Does Vladimir Putin really own Donald Trump? It's more likely than you think

Kompromat is the name of the Russian game — and to win the White House, Trump may have unwittingly been played

Published May 28, 2017 8:30AM (EDT)

 (Reuters/Maxim Shipenkov/Christopher Aluka Berry/Photo montage by Salon)
(Reuters/Maxim Shipenkov/Christopher Aluka Berry/Photo montage by Salon)

Imagine the moment when Vladimir Putin first learned that his Russian hackers had struck gold by obtaining the emails of John Podesta, the chairman of Hillary Clinton’s presidential campaign.

Shots of vodka all around, singing, dancing and hurling empty glasses into the fireplace. Then Putin rubs his palms together and begins to scheme: “How best to use this information?”

One obvious ploy would be to secretly approach Donald Trump’s campaign and demand a ransom in exchange for the public release of Podesta’s hacked emails.

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Imagine the reaction from Trump: “Absolutely not! I would never compromise my honor and integrity. I would rather lose this election than win in an underhanded manner.”

Ha ha ha! Yeah right.

Trump, of course, would have done anything to have those emails released. “Name your price,” would far more likely have been his response.

The Russians would have instructed Trump that all he needed to do was just take a more friendly position toward Russia. Do not criticize Russia or Putin, and advocate for better relations between the United States and Russia. And once Trump becomes president, he would then need to help lift the sanctions against Russia for invading Crimea.

“That’s it? That’s all I gotta do?” Trump would have exclaimed in delight. “Done!”

The art of the deal.

But, of course, there is just one little catch that Trump is too dimwitted to have appreciated. By collaborating with Russia, he becomes compromised.

Compromising a targeted person is a standard technique employed by the Russian intelligence agency. There is even a Russian word for it, “Kompromat.” Once Russia obtains compromising information, Russia then exerts control over its target through blackmail. If the target does not do as Russia instructs, then Russia will disclose the compromising information to ruin the life of the target.

Trump’s situation, the extent of the compromise is enormous. Russia could easily prove to the world that Trump collaborated with Russia during the campaign, and this would result in Trump’s immediate impeachment. This means that Putin possesses the power to instantly end Trump’s presidency whenever he pleases.This is tremendous power. Trump knows full well that if he does not follow Putin’s orders, then Trump’s rule is over.

And now that Trump is compromised, Putin need not stick to the terms of the original deal. Instead, Putin is free to make new demands. In fact, Putin could make any demands his little black heart desires. Trump has no choice but to obey. Bam! Putin owns Trump. The art of the blunder.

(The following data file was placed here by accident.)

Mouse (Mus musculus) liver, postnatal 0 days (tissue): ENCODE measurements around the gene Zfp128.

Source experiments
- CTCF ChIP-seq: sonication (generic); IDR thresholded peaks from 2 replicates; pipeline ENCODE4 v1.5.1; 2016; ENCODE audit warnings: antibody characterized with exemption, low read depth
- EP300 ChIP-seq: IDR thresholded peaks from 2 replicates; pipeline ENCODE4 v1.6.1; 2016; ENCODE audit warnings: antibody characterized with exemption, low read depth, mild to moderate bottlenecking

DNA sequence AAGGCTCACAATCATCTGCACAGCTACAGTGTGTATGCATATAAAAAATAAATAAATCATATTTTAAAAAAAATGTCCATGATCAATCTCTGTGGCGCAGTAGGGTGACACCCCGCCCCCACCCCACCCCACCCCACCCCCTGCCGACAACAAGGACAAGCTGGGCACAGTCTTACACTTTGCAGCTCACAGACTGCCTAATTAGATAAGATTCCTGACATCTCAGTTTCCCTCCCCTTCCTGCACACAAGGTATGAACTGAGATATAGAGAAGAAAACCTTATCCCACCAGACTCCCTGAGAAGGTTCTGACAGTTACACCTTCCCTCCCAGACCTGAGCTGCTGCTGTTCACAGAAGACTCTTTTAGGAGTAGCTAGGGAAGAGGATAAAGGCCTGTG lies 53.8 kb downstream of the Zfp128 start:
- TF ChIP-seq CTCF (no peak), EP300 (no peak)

Of course we do not know for certain that this situation transpired. But it is highly plausible. If the compromise did in fact occur, this would certainly explain a lot. It explains the bizarre behavior of Trump steadfastly refusing to criticize Putin or Russia. No wonder – he can’t. It explains the reasons for the extensive secret contacts between Trump associates and Russia, and why they have repeatedly lied about it.It explains why the Trump camp seemed to know in advance exactly when Podesta’s hacked emails would be released.

It explains why Trump has appointed senior officials who have extensive ties to Russia, like his now-fired national security adviser, Michael Flynn; the secretary of state, Rex Tillerson; and the attorney general, Jeff Sessions. A compromised attorney general is especially notable because this would permit Russian crime to infiltrate the United States without prosecution.

It also explains the current approach of the FBI in its investigation into Trump’s Russian connections. The FBI seems to be focused on two suspects: Trump’s fired campaign manager, Paul Manafort, and Flynn. (As we learned this week, the list may also include Trump's son-in-law, Jared Kushner.) These two characters are key because if the Russians contacted the Trump campaign with an offer to collaborate, they may well have communicated through one or both of these figures due to their pre-existing Russian connections. The FBI now seems to be squeezing these two men by uncovering unrelated financial crimes they may have committed, in order to threaten them with lengthy jail sentences unless they fully disclose all they know about Trump’s arrangements with Russia.

The pieces of the puzzle seem to fall into place under the scenario that Trump has been compromised by Putin.

If Putin has in fact pulled off the caper of the century by compromising the president of the United States, then Trump, the “great dealmaker,” will go down in history for the greatest bungled deal of all time.

By Cody Cain

Cody Cain is the author of the new book, "Mend or Spend: How to Force Rich People to Solve Economic Inequality," available here. Follow Cody on Twitter @codycainland.